With the recently announced power-sharing agreement between Hamas and Fatah this will undoubtedly make any negotiations with the Israelis next to impossible. Hamas has yet to denounce terrorism and Israel refuses to negotiate with them. Obama implicitly referred to the fact that Hamas has been unwilling to recognize Israel’s right to exist. According to the president, “In the weeks and months to come, Palestinian leaders will have to provide a credible answer to that question.”
Reaching a power-sharing agreement between Hamas and Fatah, while a positive development for Palestinians, complicates further negotiations.
While publicly calling for borders based on pre-war 1967 borders was a significant shift in U.S. policy, this has further strained relations between the U.S. and Israel. In meeting with President Obama on Friday, Prime Minister Benjamin Netanyahu reiterated that renewed negotiations with the Palestinians are unlikely. Specifically, the prime minister reaffirmed Israel’s opposition to returning to 1967 borders and negotiations with the Palestinians that would include Hamas.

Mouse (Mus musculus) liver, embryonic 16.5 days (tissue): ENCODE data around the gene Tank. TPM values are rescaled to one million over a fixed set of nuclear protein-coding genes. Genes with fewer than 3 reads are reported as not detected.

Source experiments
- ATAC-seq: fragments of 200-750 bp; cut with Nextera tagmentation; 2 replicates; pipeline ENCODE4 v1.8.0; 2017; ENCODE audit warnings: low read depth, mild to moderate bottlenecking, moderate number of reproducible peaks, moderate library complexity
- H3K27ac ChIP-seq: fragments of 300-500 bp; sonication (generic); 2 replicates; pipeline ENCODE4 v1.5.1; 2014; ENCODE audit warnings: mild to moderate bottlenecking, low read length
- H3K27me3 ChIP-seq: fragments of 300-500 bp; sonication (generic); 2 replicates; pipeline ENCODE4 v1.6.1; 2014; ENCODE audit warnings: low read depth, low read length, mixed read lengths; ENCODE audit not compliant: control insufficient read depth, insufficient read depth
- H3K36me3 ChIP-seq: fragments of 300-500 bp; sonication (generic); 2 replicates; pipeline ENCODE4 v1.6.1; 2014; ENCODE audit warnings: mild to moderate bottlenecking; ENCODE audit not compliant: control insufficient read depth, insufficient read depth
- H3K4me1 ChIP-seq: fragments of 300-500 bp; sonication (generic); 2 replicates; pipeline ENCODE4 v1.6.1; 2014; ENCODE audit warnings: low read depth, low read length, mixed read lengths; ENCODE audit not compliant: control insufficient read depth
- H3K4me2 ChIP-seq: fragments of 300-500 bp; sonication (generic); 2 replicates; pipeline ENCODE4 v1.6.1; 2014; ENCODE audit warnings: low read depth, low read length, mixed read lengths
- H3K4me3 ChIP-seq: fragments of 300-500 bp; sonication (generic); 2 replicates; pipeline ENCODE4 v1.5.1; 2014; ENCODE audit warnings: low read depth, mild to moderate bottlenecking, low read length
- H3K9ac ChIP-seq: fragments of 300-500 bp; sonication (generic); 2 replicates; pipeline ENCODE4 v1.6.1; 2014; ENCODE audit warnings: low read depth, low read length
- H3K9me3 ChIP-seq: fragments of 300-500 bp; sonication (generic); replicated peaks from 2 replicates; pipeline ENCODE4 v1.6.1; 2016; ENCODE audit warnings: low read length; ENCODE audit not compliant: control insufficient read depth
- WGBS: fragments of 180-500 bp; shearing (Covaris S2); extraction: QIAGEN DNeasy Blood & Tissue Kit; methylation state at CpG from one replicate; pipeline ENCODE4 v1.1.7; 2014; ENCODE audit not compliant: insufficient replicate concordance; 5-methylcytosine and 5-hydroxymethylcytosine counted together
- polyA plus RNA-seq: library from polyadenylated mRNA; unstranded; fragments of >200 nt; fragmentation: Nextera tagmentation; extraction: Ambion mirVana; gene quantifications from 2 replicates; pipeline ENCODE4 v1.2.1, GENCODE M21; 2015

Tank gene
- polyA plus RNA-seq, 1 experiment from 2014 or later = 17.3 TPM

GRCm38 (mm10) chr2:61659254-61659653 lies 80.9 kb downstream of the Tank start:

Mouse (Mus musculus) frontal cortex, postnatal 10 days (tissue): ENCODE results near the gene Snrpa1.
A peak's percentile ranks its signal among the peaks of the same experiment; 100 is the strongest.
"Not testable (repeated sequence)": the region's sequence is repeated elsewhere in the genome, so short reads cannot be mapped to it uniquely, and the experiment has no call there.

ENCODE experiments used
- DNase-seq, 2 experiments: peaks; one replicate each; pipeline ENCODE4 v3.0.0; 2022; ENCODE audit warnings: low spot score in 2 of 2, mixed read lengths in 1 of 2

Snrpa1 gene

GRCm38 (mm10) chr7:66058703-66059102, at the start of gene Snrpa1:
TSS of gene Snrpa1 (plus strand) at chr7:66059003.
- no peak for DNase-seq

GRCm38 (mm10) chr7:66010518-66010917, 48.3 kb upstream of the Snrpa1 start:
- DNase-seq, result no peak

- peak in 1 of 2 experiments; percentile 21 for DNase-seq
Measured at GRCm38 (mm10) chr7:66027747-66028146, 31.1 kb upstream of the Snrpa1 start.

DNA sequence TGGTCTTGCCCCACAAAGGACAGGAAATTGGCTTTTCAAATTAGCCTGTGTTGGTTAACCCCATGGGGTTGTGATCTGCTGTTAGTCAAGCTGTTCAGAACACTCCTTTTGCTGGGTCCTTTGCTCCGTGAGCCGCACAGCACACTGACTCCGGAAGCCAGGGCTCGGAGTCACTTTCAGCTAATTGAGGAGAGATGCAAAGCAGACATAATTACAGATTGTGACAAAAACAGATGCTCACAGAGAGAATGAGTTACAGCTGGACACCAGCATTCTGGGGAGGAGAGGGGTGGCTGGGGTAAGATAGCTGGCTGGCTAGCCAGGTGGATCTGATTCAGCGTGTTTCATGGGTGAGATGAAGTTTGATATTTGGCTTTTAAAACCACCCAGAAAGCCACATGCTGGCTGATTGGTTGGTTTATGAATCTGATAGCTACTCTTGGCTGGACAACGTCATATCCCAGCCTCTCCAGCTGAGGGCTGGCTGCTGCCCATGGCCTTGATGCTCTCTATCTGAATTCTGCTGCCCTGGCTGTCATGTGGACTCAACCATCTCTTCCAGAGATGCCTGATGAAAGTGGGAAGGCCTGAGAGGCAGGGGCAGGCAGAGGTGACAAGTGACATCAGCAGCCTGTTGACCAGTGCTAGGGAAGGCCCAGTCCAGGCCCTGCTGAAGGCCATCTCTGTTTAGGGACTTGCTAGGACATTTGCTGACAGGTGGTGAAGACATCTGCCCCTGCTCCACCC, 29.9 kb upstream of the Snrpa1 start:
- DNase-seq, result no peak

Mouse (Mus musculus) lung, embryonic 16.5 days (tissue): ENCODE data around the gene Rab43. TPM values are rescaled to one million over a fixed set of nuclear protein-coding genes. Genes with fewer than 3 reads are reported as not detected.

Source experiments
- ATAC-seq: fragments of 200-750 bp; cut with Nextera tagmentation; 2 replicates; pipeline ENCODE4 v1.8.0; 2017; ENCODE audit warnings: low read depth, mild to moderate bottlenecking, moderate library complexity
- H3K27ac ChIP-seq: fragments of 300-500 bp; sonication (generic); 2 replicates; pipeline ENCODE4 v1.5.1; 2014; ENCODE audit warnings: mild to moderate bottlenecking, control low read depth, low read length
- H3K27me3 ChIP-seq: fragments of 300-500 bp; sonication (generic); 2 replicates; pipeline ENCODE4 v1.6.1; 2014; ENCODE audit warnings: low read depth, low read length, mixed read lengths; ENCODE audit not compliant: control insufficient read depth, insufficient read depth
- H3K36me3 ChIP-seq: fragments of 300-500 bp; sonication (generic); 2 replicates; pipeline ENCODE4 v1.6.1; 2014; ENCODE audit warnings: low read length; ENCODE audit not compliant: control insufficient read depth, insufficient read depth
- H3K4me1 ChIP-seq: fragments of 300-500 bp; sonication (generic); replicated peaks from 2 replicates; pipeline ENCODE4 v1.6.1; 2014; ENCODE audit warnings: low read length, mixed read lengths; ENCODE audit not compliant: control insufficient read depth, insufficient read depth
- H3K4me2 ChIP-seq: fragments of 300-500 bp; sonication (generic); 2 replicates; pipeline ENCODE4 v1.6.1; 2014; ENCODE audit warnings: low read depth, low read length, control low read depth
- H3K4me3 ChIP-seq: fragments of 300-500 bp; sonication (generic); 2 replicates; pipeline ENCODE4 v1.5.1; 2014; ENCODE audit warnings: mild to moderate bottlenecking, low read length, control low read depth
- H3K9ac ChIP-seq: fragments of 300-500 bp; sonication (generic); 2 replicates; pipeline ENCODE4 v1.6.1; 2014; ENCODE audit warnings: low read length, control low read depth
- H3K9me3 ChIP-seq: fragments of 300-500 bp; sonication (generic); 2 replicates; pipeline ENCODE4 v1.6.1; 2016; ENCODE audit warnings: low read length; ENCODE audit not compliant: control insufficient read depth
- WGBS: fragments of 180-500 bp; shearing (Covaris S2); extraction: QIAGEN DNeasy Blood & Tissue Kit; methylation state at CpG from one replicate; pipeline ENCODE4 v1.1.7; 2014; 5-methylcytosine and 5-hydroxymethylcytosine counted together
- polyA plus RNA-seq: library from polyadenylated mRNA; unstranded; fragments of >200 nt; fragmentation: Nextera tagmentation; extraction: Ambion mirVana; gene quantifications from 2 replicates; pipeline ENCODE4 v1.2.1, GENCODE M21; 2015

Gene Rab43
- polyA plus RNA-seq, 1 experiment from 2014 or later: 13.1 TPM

In an effort to address Israeli concerns about its own security, Obama commented publicly during his meeting with Netanyahu, “Our ultimate goal has to be a secure Israel state, a Jewish state, living side by side in peace and security with a contiguous, functioning and effective Palestinian state…Obviously there are some differences between us in the precise formulations and language, and that’s going to happen between friends.”
Despite the comprehensive nature of Obama’s State Department speech, it did fail to address certain obvious facts about the stalled Israeli-Palestinian peace process. Namely, the fate of Jerusalem or the right of return for Palestinian refugees.
However, the speech has been viewed as a positive development by an administration that wades very cautiously into divisive and problematic issues. The underlying difficulty with resolving the Israeli and Palestinian divide is that both sides have to want peace more than the Obama administration does and both sides will have to compromise in order to achieve that goal.